“…We can be certain that the military, the B corporate world, the government and so on are going to use tech and I feel it is important that the artist helps define it and mold it. Because who else is going to put humanity and soul into it?” – Bjork via Creative Review
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We are entering the end times for the traditional music festival model, and Houston’s Day for Night is leading the evolution toward curated immersive digital experiences. Festival titans like Coachella and Bonnaroo rose to infamy over the years by building bigger stages, pulling bigger headliners, and being taken over by big money; sticking with the traditional format which events throughout the world have replicated since the original Woodstock. However, the modern cultural connoisseur is looking to have their perceptions cleansed not only through sound, but through the merging of art, light and technology. Welcome to the future of festivals.
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Leading this year’s lineup of electronic provocateurs, Day for Night will feature a 5-room digital experience and DJ set by experimental pop guru Bjork. The boundary pushing musician will be joined by the likes of Aphex Twin (performing in the U.S. for the first time in over a decade), Run the Jewels, Butthole Surfers, and The Jesus and Mary Chain, as well as over 15 innovative conceptual spaces designed by international film, light, and textile artists. This highly hybridized experience has the advantage of drawing audiences from both music festival and avante-garde gallery culture.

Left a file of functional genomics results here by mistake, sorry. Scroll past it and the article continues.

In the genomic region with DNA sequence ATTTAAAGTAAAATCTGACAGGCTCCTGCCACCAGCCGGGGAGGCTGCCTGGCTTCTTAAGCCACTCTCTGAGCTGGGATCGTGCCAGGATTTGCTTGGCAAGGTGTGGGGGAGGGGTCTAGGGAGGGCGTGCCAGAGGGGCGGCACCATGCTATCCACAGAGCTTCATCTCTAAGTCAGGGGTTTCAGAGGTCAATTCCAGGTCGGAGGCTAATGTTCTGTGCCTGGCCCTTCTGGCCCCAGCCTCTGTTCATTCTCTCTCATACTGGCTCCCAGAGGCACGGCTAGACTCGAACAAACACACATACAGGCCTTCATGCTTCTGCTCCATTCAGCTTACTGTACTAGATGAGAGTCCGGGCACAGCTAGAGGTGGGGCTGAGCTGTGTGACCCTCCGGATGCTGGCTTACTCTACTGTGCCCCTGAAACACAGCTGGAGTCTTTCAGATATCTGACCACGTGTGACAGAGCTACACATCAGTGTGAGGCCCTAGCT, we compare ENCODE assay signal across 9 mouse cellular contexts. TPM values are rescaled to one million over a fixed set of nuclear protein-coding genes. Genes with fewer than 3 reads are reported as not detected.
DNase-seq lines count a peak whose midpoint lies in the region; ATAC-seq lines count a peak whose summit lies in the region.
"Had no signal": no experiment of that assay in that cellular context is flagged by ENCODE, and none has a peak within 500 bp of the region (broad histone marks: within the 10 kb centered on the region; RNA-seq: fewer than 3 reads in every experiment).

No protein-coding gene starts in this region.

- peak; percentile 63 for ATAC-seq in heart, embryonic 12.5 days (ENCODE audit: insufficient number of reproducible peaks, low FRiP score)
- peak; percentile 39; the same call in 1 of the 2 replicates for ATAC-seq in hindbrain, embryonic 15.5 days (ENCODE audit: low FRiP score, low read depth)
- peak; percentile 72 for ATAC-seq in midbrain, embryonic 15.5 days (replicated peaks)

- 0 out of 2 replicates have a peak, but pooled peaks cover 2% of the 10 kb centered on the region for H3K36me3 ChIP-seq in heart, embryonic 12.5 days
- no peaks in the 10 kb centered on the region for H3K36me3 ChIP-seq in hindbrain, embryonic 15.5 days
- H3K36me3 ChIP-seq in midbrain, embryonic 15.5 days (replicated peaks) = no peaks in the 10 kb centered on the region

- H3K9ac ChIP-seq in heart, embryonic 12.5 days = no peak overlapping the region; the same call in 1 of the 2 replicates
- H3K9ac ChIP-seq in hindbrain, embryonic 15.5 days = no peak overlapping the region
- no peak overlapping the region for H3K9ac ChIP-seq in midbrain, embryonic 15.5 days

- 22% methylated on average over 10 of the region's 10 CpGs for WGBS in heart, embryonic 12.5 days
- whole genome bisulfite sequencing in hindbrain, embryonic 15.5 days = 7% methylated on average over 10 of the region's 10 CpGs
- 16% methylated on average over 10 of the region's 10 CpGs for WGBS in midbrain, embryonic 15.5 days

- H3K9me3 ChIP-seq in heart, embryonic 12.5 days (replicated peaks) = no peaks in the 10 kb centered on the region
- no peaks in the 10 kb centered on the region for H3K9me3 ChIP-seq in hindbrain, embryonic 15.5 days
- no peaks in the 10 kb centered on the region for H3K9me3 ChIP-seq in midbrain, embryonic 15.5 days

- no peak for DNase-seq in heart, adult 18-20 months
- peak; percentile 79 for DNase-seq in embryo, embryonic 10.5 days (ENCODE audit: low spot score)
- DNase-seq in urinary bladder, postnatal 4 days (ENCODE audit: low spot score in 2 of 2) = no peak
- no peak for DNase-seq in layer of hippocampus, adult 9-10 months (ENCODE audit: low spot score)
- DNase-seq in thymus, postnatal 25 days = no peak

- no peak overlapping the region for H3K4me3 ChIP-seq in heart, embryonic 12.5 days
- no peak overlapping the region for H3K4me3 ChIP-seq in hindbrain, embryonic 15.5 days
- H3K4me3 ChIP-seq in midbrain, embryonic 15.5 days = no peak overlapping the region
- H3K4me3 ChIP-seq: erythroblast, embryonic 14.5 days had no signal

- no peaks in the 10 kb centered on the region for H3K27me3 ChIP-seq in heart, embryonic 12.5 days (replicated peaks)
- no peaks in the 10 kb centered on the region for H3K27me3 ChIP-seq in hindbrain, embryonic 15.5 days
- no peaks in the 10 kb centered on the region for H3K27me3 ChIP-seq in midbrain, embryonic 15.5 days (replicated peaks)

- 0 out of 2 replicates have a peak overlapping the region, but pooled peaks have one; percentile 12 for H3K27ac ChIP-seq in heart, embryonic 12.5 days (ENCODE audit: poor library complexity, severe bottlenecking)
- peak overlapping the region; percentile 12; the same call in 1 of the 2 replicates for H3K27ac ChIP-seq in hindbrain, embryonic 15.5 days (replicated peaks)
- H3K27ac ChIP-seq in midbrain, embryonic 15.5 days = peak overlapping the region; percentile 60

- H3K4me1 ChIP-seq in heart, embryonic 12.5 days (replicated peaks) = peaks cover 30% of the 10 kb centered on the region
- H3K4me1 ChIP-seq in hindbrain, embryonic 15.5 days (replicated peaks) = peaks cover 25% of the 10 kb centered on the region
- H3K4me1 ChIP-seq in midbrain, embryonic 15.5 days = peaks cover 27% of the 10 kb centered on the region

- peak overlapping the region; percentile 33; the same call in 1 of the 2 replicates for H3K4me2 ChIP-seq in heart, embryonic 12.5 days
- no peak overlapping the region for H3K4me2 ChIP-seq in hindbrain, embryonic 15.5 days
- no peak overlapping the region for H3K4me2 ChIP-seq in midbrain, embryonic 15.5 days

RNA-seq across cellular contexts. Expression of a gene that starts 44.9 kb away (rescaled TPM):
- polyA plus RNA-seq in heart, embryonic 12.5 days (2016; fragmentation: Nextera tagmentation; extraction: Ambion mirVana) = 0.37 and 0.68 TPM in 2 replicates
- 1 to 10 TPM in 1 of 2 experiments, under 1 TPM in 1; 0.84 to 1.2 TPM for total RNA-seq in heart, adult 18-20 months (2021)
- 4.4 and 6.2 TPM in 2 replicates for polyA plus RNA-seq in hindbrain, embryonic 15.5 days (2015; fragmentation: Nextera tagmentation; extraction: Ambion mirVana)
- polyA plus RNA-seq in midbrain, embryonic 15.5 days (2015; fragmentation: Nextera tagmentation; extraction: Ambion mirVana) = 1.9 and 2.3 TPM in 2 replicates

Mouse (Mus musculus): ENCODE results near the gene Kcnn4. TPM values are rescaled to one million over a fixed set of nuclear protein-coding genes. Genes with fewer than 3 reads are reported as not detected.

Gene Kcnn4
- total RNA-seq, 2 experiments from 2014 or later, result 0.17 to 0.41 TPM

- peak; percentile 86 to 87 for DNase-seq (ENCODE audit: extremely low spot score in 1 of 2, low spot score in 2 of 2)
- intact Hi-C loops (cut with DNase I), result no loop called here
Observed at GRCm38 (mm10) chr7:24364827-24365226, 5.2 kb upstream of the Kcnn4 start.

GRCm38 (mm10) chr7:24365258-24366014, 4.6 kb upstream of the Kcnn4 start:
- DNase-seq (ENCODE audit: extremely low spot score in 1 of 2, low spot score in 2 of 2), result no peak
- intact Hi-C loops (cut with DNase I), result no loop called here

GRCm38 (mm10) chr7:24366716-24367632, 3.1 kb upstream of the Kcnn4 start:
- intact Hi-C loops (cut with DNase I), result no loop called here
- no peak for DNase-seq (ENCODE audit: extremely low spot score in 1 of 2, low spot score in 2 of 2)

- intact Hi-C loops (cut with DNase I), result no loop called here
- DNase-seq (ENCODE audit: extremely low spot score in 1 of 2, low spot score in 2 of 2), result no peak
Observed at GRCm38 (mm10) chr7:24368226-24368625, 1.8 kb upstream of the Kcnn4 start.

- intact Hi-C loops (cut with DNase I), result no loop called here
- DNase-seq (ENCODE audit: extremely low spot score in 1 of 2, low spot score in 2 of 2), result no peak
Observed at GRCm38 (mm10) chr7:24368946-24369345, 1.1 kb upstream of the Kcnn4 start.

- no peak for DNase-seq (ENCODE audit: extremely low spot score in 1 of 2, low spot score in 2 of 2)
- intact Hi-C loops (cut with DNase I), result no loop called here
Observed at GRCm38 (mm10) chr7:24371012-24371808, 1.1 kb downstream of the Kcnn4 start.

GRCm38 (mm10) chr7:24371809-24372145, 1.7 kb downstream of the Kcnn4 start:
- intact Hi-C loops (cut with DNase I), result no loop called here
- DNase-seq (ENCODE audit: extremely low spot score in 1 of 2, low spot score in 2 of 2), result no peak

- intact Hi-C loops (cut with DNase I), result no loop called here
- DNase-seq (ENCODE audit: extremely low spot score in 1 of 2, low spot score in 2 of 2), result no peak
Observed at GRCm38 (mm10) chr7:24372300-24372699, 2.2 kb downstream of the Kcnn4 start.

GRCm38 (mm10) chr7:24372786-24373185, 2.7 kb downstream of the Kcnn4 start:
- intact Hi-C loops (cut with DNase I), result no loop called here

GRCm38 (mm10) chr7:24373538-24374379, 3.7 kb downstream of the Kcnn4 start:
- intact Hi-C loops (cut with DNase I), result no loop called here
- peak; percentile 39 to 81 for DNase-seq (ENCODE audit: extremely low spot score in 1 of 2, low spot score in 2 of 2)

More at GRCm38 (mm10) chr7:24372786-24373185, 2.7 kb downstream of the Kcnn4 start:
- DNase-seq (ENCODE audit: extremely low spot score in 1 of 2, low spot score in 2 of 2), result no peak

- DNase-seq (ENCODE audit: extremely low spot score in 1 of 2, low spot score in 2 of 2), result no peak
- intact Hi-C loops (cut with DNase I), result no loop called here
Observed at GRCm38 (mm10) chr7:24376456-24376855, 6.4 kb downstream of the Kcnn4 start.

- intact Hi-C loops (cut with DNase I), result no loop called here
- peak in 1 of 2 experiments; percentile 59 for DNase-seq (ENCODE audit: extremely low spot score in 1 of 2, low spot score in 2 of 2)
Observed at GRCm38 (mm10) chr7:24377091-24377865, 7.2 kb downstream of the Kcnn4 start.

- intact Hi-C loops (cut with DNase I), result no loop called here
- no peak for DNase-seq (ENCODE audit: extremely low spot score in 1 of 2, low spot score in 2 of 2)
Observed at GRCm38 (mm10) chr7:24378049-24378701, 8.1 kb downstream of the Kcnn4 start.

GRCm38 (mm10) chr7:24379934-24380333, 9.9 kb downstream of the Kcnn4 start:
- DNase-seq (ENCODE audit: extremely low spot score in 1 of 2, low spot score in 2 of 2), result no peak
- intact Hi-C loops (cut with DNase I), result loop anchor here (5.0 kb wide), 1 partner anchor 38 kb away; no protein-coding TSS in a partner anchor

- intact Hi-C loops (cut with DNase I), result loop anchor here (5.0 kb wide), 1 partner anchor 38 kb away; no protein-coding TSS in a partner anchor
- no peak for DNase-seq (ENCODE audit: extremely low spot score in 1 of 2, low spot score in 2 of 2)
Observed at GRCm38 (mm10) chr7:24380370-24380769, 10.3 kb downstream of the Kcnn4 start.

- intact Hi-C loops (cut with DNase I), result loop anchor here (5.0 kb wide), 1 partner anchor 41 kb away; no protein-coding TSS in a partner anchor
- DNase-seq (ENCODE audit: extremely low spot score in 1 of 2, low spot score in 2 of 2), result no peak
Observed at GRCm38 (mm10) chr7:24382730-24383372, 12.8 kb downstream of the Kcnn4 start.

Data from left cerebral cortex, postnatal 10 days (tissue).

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No stranger to dissolving creative barriers, Bjork’s exhibition will include her 2015 New York MoMA commissioned film Black Lake, along with an intimate VR performance experience filmed on the shores of her native Iceland. The artist elaborated her vision through her official site,
“Technology is enabling women to work outside the already formed hierarchical systems. the laptop arriving in 1999 gave me a personal studio to make Vespertine, the touchscreen in 2006 helped me map my own idiosyncratic musicology outside the classical canon and reconnect it with nature and make Biophilia, and VR [is helping to make] a new stage free of politics where sound and vision is swirling free in 360 fully liberated.”
Liberation of the senses seems to be a common thread when exploring the alternative offerings at Day for Night. Featured Pittsburgh based visual artist Golan Levins aims to “explore the intersection of abstract communication and interactivity”. His exhibition Ghost Pole Propagator, includes a “responsive projection system that transforms the bodies of festival guests into animated stick-figures that act as interactive skeletons, altering perceptions of location and form”. Among other innovative explorational platforms, you may also encounter the living space sculptures from London’s United Visual Artists, or magical glyphs in designed to speak directly to the unconscious in artist Damien Echols’ Sigil Room. Day for Night is keen on cultivating any ingredients that have potential to transport one to a realm of digitally assisted inner transformation.
Though much of the music showcased at the festival originated from experimental and progressive electronic roots, acts like Travis Scott, RZA, Blood Orange, Blonde Redhead, Kamasi Washington, Unknown Mortal Orchestra, and Ariel Pink infuse an eclectic and collaborative spirit to the lineup. Day for Night has massive potential to serve as the prime breeding ground for fringe music, tech and art-haus culture to unite….a space where the relationship between sound, image and self exists in an integrated splendor.
2-Day passes are still available for the festival, taking place December 18-19 here.